Budget cutbacks announced in Libraries, Center for Professional Development
Stanford University Libraries and Academic Information Resources, the academic unit that oversees more than a dozen libraries, and the Stanford Center for Professional Development in the School of Engineering have announced 2010 budget cutbacks.
University Libraries announced Wednesday that it has laid off 32 employees. It also offered nine other staff members the option of being laid off and receiving severance benefits instead of staying in revamped positions at reduced pay or reduced hours.
The unit also announced plans to permanently close the Physics Library in the summer of 2010 and transfer its holdings to other locations, including the Engineering Library in the Jen-Hsun Huang Engineering Center—currently under construction—and the Stanford Auxiliary Library in Livermore.
Most of the affected employees were laid off Wednesday and will be eligible for the university's enhanced severance package, which expires June 30.
"This has been a challenging process and layoffs have been undertaken only after careful assessment of all budget options," said University Librarian Michael Keller.
"We greatly regret the need to lay off staff who have been dedicated to the library and its mission. However, the elimination of these positions will enable us to balance our budget. I am confident that we can weather the crisis, and we begin immediately the important task of revamping and rebuilding our organization."
All told, more than 60 library positions have been affected by layoffs, reassignments and other cost-cutting measures to meet the 2010 budget reduction mandated by the university.
University Libraries has also eliminated 26 vacant positions.
In addition to trimming its workforce, University Libraries has cut expenses by reducing the purchase of books, journals and online subscriptions; closing Green Library at 1 a.m.; eliminating patron outreach programs, including the semi-annual magazine Imprint; and eliminating most staff travel. It also decided to close the Physics Library, located in the Varian Building, after close consultation with the School of Engineering and the School of Humanities and Sciences, as well as the departments of Physics and Applied Physics.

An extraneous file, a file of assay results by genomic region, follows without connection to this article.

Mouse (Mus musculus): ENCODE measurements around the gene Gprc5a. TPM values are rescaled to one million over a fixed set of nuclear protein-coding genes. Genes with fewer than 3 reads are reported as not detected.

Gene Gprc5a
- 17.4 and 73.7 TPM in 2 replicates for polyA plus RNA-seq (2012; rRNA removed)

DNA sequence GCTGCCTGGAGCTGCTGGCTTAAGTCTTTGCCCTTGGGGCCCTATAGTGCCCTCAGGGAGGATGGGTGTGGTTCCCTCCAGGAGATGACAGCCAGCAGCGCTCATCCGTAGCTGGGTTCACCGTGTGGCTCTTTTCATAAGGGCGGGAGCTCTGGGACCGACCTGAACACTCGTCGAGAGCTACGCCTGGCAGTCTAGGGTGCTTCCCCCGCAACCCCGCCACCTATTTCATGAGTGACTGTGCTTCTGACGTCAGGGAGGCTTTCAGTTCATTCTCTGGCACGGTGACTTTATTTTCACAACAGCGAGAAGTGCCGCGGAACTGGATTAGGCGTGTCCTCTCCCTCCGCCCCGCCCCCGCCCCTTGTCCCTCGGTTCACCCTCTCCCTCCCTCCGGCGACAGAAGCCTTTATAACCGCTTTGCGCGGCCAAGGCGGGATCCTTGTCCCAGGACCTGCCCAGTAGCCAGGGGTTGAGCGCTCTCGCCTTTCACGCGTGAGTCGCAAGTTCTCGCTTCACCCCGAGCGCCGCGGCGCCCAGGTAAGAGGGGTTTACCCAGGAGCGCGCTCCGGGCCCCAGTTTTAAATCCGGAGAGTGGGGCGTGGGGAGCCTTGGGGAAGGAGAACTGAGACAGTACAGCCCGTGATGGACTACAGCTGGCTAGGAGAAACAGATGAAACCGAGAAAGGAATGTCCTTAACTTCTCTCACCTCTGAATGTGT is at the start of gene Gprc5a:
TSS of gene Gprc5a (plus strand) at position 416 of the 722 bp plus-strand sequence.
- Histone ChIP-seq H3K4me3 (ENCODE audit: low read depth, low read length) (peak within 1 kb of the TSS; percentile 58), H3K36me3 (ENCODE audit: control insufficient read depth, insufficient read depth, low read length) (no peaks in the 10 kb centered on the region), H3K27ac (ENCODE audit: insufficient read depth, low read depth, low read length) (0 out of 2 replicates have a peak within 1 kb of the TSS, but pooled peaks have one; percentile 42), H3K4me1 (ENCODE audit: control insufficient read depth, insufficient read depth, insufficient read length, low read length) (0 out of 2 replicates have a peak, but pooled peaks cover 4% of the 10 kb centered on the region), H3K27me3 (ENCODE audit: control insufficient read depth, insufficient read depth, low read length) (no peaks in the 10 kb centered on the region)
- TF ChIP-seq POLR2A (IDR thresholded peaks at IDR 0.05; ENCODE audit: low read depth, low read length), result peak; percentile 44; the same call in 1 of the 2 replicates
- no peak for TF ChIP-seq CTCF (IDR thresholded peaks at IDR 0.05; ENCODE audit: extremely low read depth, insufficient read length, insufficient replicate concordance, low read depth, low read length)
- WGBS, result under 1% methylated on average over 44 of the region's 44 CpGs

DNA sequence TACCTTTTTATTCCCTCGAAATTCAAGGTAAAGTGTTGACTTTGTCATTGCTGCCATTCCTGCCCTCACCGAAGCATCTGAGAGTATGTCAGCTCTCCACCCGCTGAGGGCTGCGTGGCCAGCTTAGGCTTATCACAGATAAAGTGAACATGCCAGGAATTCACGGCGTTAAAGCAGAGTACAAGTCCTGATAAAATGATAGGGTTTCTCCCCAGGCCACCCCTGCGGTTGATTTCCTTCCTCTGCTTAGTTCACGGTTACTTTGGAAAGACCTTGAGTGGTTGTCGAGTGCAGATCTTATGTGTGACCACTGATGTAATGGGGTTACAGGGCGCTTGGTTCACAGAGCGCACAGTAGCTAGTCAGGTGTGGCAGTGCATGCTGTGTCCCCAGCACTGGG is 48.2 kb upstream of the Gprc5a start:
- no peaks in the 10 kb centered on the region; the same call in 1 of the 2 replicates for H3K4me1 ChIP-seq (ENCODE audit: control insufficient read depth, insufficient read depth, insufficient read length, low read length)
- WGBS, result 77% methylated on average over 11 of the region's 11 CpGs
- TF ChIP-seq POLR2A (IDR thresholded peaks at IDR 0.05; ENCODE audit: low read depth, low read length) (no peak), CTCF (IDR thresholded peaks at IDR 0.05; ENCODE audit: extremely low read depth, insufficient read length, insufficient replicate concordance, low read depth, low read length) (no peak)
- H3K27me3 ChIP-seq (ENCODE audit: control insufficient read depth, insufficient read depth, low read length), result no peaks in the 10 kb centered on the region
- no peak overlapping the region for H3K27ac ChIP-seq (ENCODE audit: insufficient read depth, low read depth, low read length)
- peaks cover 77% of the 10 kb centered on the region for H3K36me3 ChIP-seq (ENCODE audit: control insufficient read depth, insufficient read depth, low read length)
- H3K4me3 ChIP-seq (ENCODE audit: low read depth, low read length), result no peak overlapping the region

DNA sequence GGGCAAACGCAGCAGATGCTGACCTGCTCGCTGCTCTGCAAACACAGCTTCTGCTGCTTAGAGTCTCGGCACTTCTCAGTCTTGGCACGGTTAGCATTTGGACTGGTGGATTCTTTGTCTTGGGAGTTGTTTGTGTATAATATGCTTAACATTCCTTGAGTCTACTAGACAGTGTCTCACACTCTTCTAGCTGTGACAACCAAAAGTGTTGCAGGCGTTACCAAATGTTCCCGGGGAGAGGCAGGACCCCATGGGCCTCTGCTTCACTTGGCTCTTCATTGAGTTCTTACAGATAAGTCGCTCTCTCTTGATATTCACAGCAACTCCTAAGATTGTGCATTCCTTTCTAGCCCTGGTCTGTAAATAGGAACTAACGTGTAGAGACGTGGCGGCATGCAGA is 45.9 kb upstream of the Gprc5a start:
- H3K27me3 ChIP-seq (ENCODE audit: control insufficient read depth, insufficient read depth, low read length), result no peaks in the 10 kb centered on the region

Keller noted that the vast majority of the Physics Library's holdings are now available in digital formats. As a result, faculty and students are less reliant on its print collection.
"Given budget-mandated reductions in our staff, we determined this measure to be the most effective method of preserving student and faculty services and access to information resources," Keller said, adding that the move will provide much-needed space for the Physics Department.Cutbacks at the Stanford Center for Professional Development
Andy DiPaolo, executive director of the Center for Professional Development and a senior associate dean in the School of Engineering, announced Tuesday that the center had laid off 11 employees—including four staff members who volunteered to leave—and reduced the work hours of three others.
"This difficult decision is a result of the economic downturn and its unprecedented impact on corporate support for the continuing education of technical professionals and managers," DiPaolo wrote in a June 9 memo to the center's staff.
He said the center "carefully and thoroughly analyzed each position relative to our long-term outlook and strategic position" and made decisions based on "thoughtful and lengthy deliberations."
Before the layoffs, the center employed about 50 full-time employees.
The center offers courses—on campus, at work sites and online—that allow qualified individuals to study for Master of Science degrees on a part-time basis, pursue graduate and professional certificates, take individual graduate or professional classes, and participate in workshops.
In recent months, enrollment numbers and revenue have fallen, leaving the center with a $1.2 million shortfall in its operating budget.
In addition to staff cuts, DiPaolo said the center has also frozen equipment purchases and facility modifications; suspended most business travel, overtime, and food and beverage purchases unless they are matched to revenue producing activities; frozen staff training using center funds; curtailed printing and office expenses; and encouraged staff to use vacation time.